As far as fictional characters go, there is maybe no archetype so boring as the Hero, that figure of unwavering nobility and poise. Whether that hero is deftly vanquishing foes like Superman or valiantly overcoming adversity a la Odysseus, the construct is the same: The Hero represents the David-like ideal of the man who pursues his mission with fortitude, strength and moral uprightness. In Denver author Kevin Diviness'sMissing in Action: A Family Saga
, the hero is Mike Saunders, who, like Odysseus, has a quest: to find the body of his father, missing in action in North Vietnam for some twenty years. The particulars of the quest come off something likeTop Gun
, with the homoerotic subtext replaced by Oedipal longing.
Like any good hero, Mike Saunders is single-minded in purpose: Now an adult (his father disappeared when he was four years old), he has joined the Air Force in hopes of being assigned to a mission that would allow him to fulfill that purpose. In chapter six, he's just received a letter letting him know that he has been assigned to a mission involving locating those missing in Vietnam -- hope is at his fingertips. Predictably, that hope is dashed, as his mother somewhat glibly foreshadows at the beginning of the chapter with some of the most stilted dialog I've read since Ed Wood wrote his last screenply:
Mike laid the letter on his kitchen table and placed a call to his mother. After the usual pleasantries, he broke the news.
"Mother, I've got outstanding news. I've just received a letter from the Secretary of Defense's office. I'm going to Vietnam to find dad."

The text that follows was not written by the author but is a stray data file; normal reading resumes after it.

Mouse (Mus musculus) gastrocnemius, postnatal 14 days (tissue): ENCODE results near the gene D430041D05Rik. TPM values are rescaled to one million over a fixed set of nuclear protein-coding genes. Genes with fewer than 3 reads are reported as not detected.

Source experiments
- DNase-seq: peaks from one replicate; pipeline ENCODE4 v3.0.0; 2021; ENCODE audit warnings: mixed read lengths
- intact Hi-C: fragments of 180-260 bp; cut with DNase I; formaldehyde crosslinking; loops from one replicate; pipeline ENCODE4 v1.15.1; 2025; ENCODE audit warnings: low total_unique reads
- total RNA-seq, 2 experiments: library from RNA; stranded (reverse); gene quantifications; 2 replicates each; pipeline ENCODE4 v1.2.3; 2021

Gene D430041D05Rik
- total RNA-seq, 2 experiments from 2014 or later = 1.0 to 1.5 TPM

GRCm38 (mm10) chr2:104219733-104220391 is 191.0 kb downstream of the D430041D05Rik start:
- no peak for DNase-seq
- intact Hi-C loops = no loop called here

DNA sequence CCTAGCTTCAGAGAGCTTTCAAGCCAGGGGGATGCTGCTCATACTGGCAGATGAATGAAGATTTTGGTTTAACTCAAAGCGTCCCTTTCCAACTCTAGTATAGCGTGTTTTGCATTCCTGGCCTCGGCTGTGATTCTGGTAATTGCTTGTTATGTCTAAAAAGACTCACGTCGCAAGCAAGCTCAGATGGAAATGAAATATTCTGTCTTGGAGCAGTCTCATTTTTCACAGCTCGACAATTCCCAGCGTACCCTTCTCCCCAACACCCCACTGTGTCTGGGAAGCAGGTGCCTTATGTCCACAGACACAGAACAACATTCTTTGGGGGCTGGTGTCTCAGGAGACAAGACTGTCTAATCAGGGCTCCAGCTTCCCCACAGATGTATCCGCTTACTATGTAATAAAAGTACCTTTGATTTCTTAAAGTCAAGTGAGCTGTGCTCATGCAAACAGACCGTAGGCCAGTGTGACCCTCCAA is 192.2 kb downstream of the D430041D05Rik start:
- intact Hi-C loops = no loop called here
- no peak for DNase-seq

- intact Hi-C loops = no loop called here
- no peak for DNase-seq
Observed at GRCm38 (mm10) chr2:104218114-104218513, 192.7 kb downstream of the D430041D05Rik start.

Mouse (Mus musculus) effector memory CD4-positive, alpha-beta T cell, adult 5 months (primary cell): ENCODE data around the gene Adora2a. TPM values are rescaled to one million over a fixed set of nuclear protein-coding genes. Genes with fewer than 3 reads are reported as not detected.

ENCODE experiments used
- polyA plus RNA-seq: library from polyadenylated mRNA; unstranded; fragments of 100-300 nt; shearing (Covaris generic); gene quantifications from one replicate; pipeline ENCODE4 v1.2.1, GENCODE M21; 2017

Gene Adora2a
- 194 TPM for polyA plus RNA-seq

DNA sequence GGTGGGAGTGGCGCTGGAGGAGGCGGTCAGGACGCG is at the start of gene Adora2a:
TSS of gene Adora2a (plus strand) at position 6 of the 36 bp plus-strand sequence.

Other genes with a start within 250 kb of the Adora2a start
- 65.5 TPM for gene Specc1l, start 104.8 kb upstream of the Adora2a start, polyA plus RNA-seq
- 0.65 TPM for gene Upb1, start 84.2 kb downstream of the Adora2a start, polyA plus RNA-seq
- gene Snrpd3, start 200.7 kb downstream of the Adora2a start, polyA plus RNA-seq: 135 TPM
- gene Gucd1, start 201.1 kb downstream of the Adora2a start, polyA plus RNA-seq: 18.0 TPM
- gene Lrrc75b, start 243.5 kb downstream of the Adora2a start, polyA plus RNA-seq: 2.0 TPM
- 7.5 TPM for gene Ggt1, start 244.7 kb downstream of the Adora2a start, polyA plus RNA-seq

"Is that what the letter says?"
Mike was taken aback. "No, not exactly. I...I just assumed that would be my assignment. In all of my excitement, I did consider any other options."
"Well I think that before you get your hopes up, you should find out."
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Tough crowd, Mike. Really, though, "outstanding news?" Who says that? As it turns out, the letter does mean Saunders is supposed to go on the mission he thinks he is (as is revealed in a couple of conversations with a superior officer, both of which come off like an early line-reading between Maverick and the Viper), but at the last minute he's reassigned to Somalia, which takes precedence. Of that mission, the narration notes "The Kumbaya atmosphere had worn off, and it was about to get ugly." That line comes just one short paragraph before the end of the chapter, and if you thought that was about as hackneyed as it could get, then you would be wrong.
Mike scanned the desolation that was his new home. Operation Restore Hope? As far as I'm concerned, I've just been assigned to Operation Revoke Hope.
Amiright or amiright? More problematic than the stilted prose, though, is that ultimately, Mike Saunders seems to be a character utterly without dimension, as single in his sense of duty as a dishwasher -- and while a dishwasher has many admirable qualities, it is not particularly interesting to watch it work.